With the high numbers of two year old fish last season we do expect an above average but constrained season again this year. The reasons we could see a shortened season are that adult returns to the Central Valley rivers (Sac, American and Feather) have not meet minimum escapement goals for four straight years. After missing the minimum goal again in 2017 the ocean seasons were cut on average by 40% and in river sport anglers saw a halfling of their usual two fish limit in 2018. Despite the constraints minimum escapement goals of 150K fish were not meet.
In February the Pacific Fishery Management Council will release their three options for the coming year. I am expecting that these options will each include a shorter ocean season and a possible one adult / one jack limit in the rivers.
One of the MANY reasons that goals are not being met is reeds being dewatered and too warm of flows on the upper Sac that have wiped out as much as 98% of the upper Sac naturally produced fall run fish.
The winter run has dropped perilously low as well due to drought and losses of out migrating juvenile salmon due to predation and water diversion in the Delta.
To make matters MUCH MUCH worse is we have word that the Director of Fish and Wildlife, Chuck Bonham has signed off or at least indicated that he is willing to overlook and give the Feds at the Bureau of Reclamation a pass on State authority to overlook the salmon biological opinions to increase pumping in the Delta. The Feds can only increase pumping if they get a pass from the state and if they use the Sate Water Project pumps.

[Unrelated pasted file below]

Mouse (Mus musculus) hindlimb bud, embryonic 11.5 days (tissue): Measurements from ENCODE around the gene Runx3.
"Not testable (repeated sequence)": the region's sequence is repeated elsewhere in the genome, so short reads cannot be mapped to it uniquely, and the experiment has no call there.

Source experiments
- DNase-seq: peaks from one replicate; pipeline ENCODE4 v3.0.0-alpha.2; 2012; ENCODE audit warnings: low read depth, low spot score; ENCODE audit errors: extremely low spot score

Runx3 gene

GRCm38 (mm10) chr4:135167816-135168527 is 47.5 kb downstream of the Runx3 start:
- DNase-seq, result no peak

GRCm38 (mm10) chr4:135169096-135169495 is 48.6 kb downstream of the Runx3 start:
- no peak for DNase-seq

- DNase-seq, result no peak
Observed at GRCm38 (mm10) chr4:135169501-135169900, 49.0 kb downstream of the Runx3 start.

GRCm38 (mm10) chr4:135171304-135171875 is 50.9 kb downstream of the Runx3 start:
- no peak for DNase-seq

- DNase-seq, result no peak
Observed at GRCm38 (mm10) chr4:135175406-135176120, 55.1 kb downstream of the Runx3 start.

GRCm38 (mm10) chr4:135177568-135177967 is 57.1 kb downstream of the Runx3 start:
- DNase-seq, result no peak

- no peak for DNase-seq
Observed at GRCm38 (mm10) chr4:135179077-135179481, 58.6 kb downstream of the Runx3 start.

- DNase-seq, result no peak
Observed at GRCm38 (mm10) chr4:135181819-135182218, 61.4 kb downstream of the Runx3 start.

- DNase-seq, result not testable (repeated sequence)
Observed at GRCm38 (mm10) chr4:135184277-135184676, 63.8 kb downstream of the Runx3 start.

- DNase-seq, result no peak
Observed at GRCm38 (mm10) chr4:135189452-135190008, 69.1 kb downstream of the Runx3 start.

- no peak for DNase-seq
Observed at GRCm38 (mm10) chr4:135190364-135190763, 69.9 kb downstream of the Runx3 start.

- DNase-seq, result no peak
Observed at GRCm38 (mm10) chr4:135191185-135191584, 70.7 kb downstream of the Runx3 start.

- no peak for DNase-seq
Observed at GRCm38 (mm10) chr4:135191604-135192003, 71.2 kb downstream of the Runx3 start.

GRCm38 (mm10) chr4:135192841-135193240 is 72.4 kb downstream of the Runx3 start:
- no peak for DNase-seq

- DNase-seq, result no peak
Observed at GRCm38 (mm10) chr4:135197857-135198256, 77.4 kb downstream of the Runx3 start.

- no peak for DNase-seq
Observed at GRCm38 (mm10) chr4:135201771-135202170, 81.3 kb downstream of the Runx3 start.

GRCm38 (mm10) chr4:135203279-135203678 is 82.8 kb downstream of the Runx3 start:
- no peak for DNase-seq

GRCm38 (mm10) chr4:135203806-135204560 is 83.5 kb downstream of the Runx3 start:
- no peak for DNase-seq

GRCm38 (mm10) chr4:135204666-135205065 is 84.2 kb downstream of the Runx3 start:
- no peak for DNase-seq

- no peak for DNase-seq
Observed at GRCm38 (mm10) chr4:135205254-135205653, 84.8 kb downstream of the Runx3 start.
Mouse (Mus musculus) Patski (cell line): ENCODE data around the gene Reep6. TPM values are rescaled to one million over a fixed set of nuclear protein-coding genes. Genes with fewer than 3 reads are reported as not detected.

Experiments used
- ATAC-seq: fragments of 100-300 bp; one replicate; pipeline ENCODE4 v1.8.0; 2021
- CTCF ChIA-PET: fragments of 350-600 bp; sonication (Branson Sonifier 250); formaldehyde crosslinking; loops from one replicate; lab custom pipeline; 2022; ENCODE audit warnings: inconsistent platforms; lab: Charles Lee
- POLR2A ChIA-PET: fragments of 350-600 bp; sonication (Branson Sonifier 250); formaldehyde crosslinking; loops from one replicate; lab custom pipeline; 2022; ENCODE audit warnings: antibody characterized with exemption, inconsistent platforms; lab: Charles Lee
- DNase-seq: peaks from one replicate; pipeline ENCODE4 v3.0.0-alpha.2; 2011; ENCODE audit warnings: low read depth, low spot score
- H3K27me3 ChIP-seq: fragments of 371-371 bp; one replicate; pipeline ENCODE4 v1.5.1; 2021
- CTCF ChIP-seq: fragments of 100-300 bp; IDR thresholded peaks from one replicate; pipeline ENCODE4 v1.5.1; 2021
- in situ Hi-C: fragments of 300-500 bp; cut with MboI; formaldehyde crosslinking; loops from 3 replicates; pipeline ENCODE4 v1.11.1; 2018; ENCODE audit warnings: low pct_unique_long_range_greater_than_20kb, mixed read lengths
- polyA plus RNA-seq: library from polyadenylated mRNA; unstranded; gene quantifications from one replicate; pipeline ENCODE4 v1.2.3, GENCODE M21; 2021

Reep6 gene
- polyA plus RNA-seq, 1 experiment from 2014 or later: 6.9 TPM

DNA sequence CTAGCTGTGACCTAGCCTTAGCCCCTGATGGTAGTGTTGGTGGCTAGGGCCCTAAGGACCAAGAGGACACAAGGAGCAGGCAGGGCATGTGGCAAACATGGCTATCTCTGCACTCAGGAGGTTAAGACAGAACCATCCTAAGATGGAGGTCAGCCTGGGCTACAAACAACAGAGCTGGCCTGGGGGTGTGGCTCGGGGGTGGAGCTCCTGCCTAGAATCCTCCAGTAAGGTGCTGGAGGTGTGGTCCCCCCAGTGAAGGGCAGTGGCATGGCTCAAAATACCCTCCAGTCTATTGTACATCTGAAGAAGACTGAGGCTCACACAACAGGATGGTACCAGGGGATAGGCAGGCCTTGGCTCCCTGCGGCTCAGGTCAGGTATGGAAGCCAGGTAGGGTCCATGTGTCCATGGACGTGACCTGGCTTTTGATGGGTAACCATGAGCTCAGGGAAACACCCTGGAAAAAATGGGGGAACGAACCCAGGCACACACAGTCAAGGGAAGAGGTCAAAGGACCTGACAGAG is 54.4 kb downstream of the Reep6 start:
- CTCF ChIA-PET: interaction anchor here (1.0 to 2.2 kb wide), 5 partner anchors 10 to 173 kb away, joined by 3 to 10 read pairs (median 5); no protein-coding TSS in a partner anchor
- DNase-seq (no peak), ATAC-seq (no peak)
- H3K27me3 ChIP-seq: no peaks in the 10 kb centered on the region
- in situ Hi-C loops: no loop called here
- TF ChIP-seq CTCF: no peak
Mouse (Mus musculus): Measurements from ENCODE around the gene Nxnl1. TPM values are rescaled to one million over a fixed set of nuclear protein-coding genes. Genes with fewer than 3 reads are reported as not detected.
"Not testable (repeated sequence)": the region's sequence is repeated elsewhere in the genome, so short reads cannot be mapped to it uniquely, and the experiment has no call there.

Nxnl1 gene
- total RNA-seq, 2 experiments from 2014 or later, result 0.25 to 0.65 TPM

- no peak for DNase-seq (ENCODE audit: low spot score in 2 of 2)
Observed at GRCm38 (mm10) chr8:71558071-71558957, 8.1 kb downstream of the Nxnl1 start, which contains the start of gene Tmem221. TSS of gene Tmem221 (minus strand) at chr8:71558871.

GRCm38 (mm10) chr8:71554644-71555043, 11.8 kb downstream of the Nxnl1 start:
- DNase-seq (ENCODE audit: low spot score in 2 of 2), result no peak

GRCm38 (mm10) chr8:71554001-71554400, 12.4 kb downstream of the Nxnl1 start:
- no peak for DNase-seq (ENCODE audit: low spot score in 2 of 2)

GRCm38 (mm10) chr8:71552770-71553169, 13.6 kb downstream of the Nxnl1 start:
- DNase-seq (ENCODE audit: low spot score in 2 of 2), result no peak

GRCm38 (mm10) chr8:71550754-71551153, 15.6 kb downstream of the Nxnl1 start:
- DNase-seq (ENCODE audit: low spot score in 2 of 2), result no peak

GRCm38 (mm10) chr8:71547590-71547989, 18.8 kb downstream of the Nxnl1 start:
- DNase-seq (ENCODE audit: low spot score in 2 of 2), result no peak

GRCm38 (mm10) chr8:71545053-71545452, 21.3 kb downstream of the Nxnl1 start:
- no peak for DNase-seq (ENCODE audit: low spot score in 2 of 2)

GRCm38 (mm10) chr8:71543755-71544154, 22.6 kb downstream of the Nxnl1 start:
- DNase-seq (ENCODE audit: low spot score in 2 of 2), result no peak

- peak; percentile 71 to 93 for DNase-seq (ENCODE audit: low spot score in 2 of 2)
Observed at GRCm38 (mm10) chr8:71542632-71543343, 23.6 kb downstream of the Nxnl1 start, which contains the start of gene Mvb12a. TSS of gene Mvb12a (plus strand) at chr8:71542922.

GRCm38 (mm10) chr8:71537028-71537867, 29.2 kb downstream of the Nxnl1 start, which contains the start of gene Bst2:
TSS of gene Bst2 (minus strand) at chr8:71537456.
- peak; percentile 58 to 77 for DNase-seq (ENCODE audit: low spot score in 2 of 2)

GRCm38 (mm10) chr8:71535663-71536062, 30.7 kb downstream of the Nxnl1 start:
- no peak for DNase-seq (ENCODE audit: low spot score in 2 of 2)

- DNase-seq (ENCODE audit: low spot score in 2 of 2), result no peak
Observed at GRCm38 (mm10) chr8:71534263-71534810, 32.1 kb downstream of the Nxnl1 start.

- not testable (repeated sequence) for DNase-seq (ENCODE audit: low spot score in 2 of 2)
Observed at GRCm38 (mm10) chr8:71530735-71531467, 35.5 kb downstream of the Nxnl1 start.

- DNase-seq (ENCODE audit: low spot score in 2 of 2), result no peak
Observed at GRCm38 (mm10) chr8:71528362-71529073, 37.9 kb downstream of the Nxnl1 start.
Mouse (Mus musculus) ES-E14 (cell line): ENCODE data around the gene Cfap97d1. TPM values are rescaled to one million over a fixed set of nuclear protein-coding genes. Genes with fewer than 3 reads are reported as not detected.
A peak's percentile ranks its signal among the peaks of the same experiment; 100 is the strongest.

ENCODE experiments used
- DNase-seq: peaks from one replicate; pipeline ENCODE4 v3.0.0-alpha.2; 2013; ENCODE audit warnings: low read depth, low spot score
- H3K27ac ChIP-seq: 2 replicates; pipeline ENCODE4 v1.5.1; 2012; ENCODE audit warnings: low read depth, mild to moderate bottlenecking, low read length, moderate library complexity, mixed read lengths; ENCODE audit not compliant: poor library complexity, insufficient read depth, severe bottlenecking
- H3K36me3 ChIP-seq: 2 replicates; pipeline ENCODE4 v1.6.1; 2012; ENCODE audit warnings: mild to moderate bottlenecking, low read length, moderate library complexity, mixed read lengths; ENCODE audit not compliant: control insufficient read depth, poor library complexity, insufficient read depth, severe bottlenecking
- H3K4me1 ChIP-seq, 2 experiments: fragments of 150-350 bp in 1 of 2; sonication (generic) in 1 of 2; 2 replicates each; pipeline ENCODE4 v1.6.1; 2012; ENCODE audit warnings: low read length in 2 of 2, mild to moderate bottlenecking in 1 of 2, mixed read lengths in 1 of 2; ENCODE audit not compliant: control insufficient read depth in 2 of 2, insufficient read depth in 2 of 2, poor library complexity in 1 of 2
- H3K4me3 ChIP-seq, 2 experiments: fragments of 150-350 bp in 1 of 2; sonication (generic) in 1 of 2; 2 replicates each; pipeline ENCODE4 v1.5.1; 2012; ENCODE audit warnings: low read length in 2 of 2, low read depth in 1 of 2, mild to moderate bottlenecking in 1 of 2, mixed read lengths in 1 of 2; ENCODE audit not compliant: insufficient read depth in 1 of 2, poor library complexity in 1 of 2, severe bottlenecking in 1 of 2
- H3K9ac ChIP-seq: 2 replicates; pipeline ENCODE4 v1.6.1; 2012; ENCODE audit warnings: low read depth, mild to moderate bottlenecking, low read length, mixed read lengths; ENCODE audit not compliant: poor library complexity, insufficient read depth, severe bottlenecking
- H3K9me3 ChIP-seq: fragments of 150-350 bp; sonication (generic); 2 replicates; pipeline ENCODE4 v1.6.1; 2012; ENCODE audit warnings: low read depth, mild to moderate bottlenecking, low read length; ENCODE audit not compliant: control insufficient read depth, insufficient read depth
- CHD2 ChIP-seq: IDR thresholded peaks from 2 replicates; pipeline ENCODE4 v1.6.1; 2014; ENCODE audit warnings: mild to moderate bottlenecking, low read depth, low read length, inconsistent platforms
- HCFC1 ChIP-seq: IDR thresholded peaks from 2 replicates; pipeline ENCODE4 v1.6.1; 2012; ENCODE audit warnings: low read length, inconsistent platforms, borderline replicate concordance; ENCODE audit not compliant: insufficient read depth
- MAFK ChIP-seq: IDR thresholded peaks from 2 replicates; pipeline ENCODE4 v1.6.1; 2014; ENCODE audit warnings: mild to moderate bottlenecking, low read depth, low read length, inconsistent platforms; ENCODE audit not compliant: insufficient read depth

The main push of out migrating winter run salmon are just beginning to arrive in the Delta NOW. Increasing pumping at this time can serious impact the winter run and in turn impact our future seasons.
Yes I just wrote that "the DIRECTOR OF FISH AND WILDLIFE SIGNED OFF TO ALLOW INCREASED PUMPING AND THAT THE DEPARTMENT OF FISH AND WILDLIFE IS OK WITH THE TAKE OF ENDANGERED WINTER RUN SALMON. Unbelievable!  These pumping rates were put in place after years of litigation and are designed to protect salmon as they migrate towards saltwater.
I attended the December 12th State Water Resource Control meeting. After ten plus years of studies, meetings and trying to find ways to stop the decline of salmon the board adopted a flow rate of 40% of unimpaired flows on the tributaries on the San Joaquin river to support salmon and the ecology of the Delta and SF bay. I listened while Chuck tried to sell the SWRCB that volunteered agreements with water diverters was the way save the rivers. He delivered 30 minute presentation that was mostly snake oil. He tried to claim that volunteer agreements were a much better way to protect fish than the 40% unimpaired flows that the SWRCB ended up adopting later that day. (big ag in the Valley immediately sued the state)